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How to Invest and Save Money

How to Invest and Save Money
Britt Erica Tunick is an award winning financial journalist who has spent the past 17 years writing about virtually every aspect of finance. She has mastered the art of boiling down complicated financial topics for readers to understand.

Make Sure Fees Aren’t Eating Away at Your Retirement Savings

Make Sure Fees Aren’t Eating Away at Your Retirement Savings

By Britt Erica Tunick

Saving for retirement through a 401(k) plan is a no-brainer, especially if you work for an employer that matches a portion of the money you invest. While most 401(k) contributions are automated, it doesn’t mean you should take an entirely hands-off approach to your savings. Failing to monitor your 401(k) investment portfolio could leave you open to paying unnecessary fees that have the potential to significantly eat away at your portfolio’s overall profitability.

Though fees are an unfortunate reality of managed investment portfolios, there are ways to ensure that you aren’t being charged excessive ones. One of the most widely abused fees are shareholder service fees. Occasionally labeled as sub-transfer agency fees, shareholder service fees are pulled from a person’s 401(k) portfolio to cover the charges that a mutual fund levies for recording everything from the number of shares that each individual owns in the fund at any given point in time, to all of a portfolio’s individuals trades. Even though there have been multiple lawsuits filed against 401(k) plan managers for charging excessive fees, the practice still remains fairly common and fund managers often get away with it because many people don’t even realize that they are overpaying. In some cases, funds will charge as much as 0.20% per year, which can substantially reduce the amount of compounded growth an individual will benefit from by the time they retire. As a rule of thumb, mutual funds should not charge anything over 0.05% per year. If the funds in your 401(k) charge more than that, it is worth your effort to shop around for funds with lower fees.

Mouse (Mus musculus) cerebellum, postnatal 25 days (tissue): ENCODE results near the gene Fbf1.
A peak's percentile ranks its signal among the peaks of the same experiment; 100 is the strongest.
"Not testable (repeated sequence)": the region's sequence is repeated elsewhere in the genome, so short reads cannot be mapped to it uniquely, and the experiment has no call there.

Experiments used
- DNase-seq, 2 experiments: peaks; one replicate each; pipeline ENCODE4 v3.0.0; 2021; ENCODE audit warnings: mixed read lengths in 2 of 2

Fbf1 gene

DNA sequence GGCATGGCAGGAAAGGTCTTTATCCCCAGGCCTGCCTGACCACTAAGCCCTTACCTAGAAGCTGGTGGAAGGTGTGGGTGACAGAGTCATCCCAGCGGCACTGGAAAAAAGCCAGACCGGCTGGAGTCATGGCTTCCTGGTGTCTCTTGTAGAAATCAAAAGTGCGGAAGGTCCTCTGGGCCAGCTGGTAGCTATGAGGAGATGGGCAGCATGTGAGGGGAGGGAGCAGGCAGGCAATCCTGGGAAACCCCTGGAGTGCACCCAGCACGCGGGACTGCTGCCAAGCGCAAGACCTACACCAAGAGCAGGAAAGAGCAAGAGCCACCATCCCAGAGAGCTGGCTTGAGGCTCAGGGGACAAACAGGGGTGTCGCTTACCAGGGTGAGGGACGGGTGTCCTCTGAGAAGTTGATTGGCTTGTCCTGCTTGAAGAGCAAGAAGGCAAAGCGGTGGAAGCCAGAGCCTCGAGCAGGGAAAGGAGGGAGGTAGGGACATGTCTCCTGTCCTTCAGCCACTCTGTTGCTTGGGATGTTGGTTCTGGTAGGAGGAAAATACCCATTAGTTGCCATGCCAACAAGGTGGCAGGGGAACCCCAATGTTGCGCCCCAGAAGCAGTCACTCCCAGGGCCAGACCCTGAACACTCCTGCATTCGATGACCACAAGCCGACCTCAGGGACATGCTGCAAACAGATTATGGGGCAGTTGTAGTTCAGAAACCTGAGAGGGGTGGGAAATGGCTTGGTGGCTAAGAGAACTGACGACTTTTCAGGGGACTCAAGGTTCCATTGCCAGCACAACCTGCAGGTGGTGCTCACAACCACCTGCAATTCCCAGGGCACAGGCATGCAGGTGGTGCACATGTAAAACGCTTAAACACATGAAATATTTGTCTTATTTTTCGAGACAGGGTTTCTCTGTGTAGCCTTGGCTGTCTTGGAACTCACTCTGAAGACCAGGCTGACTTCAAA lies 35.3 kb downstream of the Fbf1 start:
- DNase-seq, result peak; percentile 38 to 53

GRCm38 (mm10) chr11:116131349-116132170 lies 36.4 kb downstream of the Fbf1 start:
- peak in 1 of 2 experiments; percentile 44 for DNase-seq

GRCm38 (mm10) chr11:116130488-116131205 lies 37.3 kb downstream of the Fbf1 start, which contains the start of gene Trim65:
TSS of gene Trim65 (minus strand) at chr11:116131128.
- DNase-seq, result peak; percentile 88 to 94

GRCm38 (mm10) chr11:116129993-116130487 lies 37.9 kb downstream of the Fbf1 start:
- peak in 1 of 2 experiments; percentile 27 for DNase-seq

One of the easiest ways to circumvent high fees is to invest in mutual funds whose investments shadow a specific index, which usually don’t charge shareholder service fees. Just keep in mind that the danger of investing in an index fund is if the market as a whole takes a significant downturn, then the stocks within that index are likely to take a collective hit. So, while index funds can be an attractive option, make sure not to put all of your 401(k) holdings into any one fund and have some diversification within your portfolio, such as bonds or other forms of debt.


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